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Summary: John 5

DO YOU WANT TO GET WELL? (JOHN 5:1-14)

The Ice Bucket Challenge is all over the papers, TV and internet. Participants from celebrities to businessmen and politicians are dared to have a bucket of iced water poured over their heads. Why? Many have forgotten. It is to raise money and improve awareness of the fight against ALS (amyotrophic lateral sclerosis) or Lou Gehrig's disease. The challenge is for participants to pour a bucket of ice water on themselves and then post a video of it on social media while nominating three other people to do the same. People who fail to take the challenge will have to donate $100 to the ALS Association.

The Hong Kong non-profit chapter of ALS usually raises HK$10,000 a month for the disease, but so far it raised a total of HK$9 million (Aug 26, 2014) to help patients with renting equipment and the office with long-term planning.

Paralysis is a loss of muscle function in part of the body. It can be partial or complete, temporary or permanent, and natural or accidental. Most patients feel no pain in the paralyzed areas of their bodies and have no control over how those muscles move. Paralysis include medical condition such as a stroke, spinal cord injury, *multiple sclerosis (MS), cerebral palsy, post-polio syndrome and others.

John chapter 5 tells of a sick man in Jerusalem whom Jesus on a feast of the Jews. The fourth gospel is quite unlike to the first three gospels in the New Testament when it comes to the Jewish backdrop and involvement, including his early observance of the Passover and his frequent trips to Jerusalem (John 2:13). The presence of the "Jews" were recorded no more than six times each in the three gospels of Matthew, Mark and Luke, but they made their presence felt 71 times in John's gospel, so something had to give. The Jews had no holiday spirit nor were they in festive mood. There are three "not" (vv 7, 10, 13) in the passage to describe the opposition and obstacles the man had to overcome.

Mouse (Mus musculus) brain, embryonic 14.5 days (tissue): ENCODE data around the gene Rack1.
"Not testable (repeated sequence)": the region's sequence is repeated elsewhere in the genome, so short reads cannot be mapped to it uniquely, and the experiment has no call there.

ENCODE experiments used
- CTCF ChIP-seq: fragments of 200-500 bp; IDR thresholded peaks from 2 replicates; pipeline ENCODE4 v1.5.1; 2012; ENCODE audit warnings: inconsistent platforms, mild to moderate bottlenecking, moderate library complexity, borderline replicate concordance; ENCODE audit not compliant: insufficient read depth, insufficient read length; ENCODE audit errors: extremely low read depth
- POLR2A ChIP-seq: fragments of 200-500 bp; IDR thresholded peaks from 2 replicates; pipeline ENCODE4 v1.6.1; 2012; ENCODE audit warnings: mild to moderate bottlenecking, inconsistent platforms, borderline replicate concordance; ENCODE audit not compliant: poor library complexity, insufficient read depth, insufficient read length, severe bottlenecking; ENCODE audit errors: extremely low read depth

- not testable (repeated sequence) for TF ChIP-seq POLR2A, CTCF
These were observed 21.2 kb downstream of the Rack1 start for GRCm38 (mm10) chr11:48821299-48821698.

What are the burdens and baggage in your life? How do you overcome the blows and barriers? Why is bravery needed in weakness or wellness?

Break The Snare of Suffering

1 Some time later, Jesus went up to Jerusalem for a feast of the Jews. 2 Now there is in Jerusalem near the Sheep Gate a pool, which in Aramaic is called Bethesda and which is surrounded by five covered colonnades. 3 Here a great number of disabled people used to lie -the blind, the lame, the paralyzed. 5 One who was there had been an invalid for thirty-eight years. 6 When Jesus saw him lying there and learned that he had been in this condition for a long time, he asked him, "Do you want to get well?" 7 "Sir," the invalid replied, "I have no one to help me into the pool when the water is stirred. While I am trying to get in, someone else goes down ahead of me." 8 Then Jesus said to him, "Get up! Pick up your mat and walk." (John 5:1-8)

It's been said, "Nothing is stronger than a habit."

G. Campbell Morgan told of a man of his congregation who had a drinking problem:

"Every now and then, he just broke out and went mad with drink.; and I went to see him as he was getting back out of these terrible drinking bouts, and sitting in his house with him, he looked at me with a sort of disdain in his face. The disain which is the mark, not of unkindness, but of inward agony; and he said, "Mr. Morgan what is the good of your talking to me? You don't know anything about this passion for drink, you don't know what it means." Said he, "When the drink is on me if you put a glass of wine on that table, and standing on the other side of it, you told me that if I touched it you would shoot me, and I knew hell lay the other side of the bullet, I would drink the wine." (Warren Wiersbe, Classic sermon of the Miracles of Jesus, 54).

The man was simply known as the man who with a disease not for three or eight years but 38 years, far longer than anyone else in the Bible, almost the first half of a person's life. The two Greek words to describe his disease (vv 5, 7) is similar to Lazarus' sickness (John 11:1, 2, 3, 4, 6). He was without strength (astheneia) in Greek, not technically paralyzed, but practically disabled. No one was sick longer than him in the Bible. Not the woman who was diseased with an issue of blood for 12 years (Matt 9:20, Mark 5:25, Luke 8:43) or the woman with a bent back for 18 years (Luke 13:11). Those who are sick the longest have no will to live, no one to love and no help for long. The Chinese say those sick for a long time have no filial child久病無孝子.

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